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the complete review - autobiographical
Peeling the Onion
[an overview of the reviews and critical reactions]
general information | review summaries | review and reception notes | links | about the author
- German title: Beim Häuten der Zwiebel
- Translated by Michael Henry Heim
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Why we haven't reviewed it yet:
Haven't gotten hold of a copy yet -- but it hasn't been a high priority
Chances that we will review it:
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Many very impressed, but the shadow of Grass' admission that he was a member of the Waffen-SS looms large over the book -- and some can't see past it
From the Reviews:
- "But Peeling the Onion should not only be received as a cause celebre, nor as merely a controversial memoir by a left-wing icon who people want to knock off the perch. It is also a resonant singing-up by an older man of his younger self, in this case a diminutive, high-spirited lad making his way through the crumbling later years of the Third Reich." - Gregory Day, The Age
- "He intersperses his chapters here with drawings of an onion progressively peeled. Perhaps his sharpest comment on this reluctant memoir is the last drawing. Fully stripped down, an onion is a pile of scattered layers; it has no center." - Richard Eder, Boston Globe
- "Grass highlights three hungers -- for food, sex, and art -- as his driving motivators. His robust appetites in all three realms have led to an unusually stuffed life. Peeling the Onion is well worth delving into, beyond the sensationally moldy patches on its surface." - Heller McAlpin, Christian Science Monitor
- "Mr Grass may have satisfied his three hungers, but he has left a corner of doubt: why should his recollection of those few combatant months appear so weak ?" - The Economist
- "Schuld, Scham und Schweigen werden in diesem Buch kurz abgehandelt, wie tief auch immer sie sich eingeprägt haben mögen. Viel breiteren Raum nehmen zwei andere Urerfahrungen ein: Angst und Hunger" - Hubert Spiegel, Frankfurter Allgemeine Zeitung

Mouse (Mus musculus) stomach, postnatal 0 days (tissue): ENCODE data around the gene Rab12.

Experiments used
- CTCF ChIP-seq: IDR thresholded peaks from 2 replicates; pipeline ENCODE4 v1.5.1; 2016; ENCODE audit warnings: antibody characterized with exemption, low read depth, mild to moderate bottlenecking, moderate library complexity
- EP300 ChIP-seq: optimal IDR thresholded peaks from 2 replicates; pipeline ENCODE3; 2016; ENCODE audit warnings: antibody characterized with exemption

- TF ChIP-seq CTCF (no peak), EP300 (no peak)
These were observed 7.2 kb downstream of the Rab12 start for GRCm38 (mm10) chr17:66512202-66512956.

- "Peeling the Onion is a good book, but probably not a great one. Three-and-a-half stars out of five, as the movie reviewers say. (...) Still, Grass's memoir is absorbing, unpretentious and full of fascinating clues to the emergence of The Tin Drum, his first great "headbirth," as he calls such creations. As he unpeels the leaves of the onion and fumbles over unaccountable blanks in the onion-skin paper, he doesn't waste time fussing over his fumbles, but usually comes up with a telling insight into the process of memory." - Stan Persky, The Globe & Mail
- "I didn't read it during the kerfuffle of 2006, but coming to it now, in both the inadequate original and in Michael Henry Heim's always spirited English translation, things seem, if anything, even worse. There is a kind of plain-spoken and rueful candour that is apparently entirely outside Grass's gift; perhaps it can only be done by Anglo-Saxon writers. (...) The revelation of the SS membership comes too late in the book. Not unnaturally, one turns the pages, impatient for it to come; and then, when it is gone, one feels too winded -- too punched -- to carry on through the rest of it. (I actually put it down for two weeks, unwilling to continue.) It is both too heavily trailed and too much put off, too perfunctory and too dilatory, too defensive and too aggressive. They are two pages of failed writing that should be put in a textbook, and quarried for their multiple instances of bad faith." - Michael Hofmann, The Guardian
- "Some novelists' memoirs are proof that all of their books are only skilfully worked autobiographies; some reveal that their books are pure works of imagination. Grass is neither -- or both. (...) Above all, this is a wholly diverting book which plays fair with the reader while performing highly elaborate tricks with the nature of memory, as well as having multiple layers, like onions, which can both feed us and make us cry. (...) Peeling the Onion is a genuine masterpiece." - Tom Rosenthal, Independent on Sunday
- "Grass's selectivity is fobbed off as memory failure, but it is systematic enough so what is left is not much more than mild self-criticism, reminiscence, and the brilliant descriptive language that would be expected of him.The insignificance of the detail he does offer up, in combination with the continuing memory outages, works as a leitmotif so masterful that you have the impression that Grass focused all his art at creating this subterfuge. (…) There are so many brilliant details that do not go to the point" - John Vinocur, International Herald Tribune
- "In the delicate but halting detail of a septuagenarian who is summoning the fragments of memory, this memoir chronicles the author's circuitous path via wartime Europe to becoming a writer. (...) Grass tries to coax his earlier self out of his past, and with this book, he is forging a memorial to that younger man. He is exposing him, expressing his shame and delivering his stories, in onion skins or amber nuggets." - Natasha Randall, The Los Angeles Times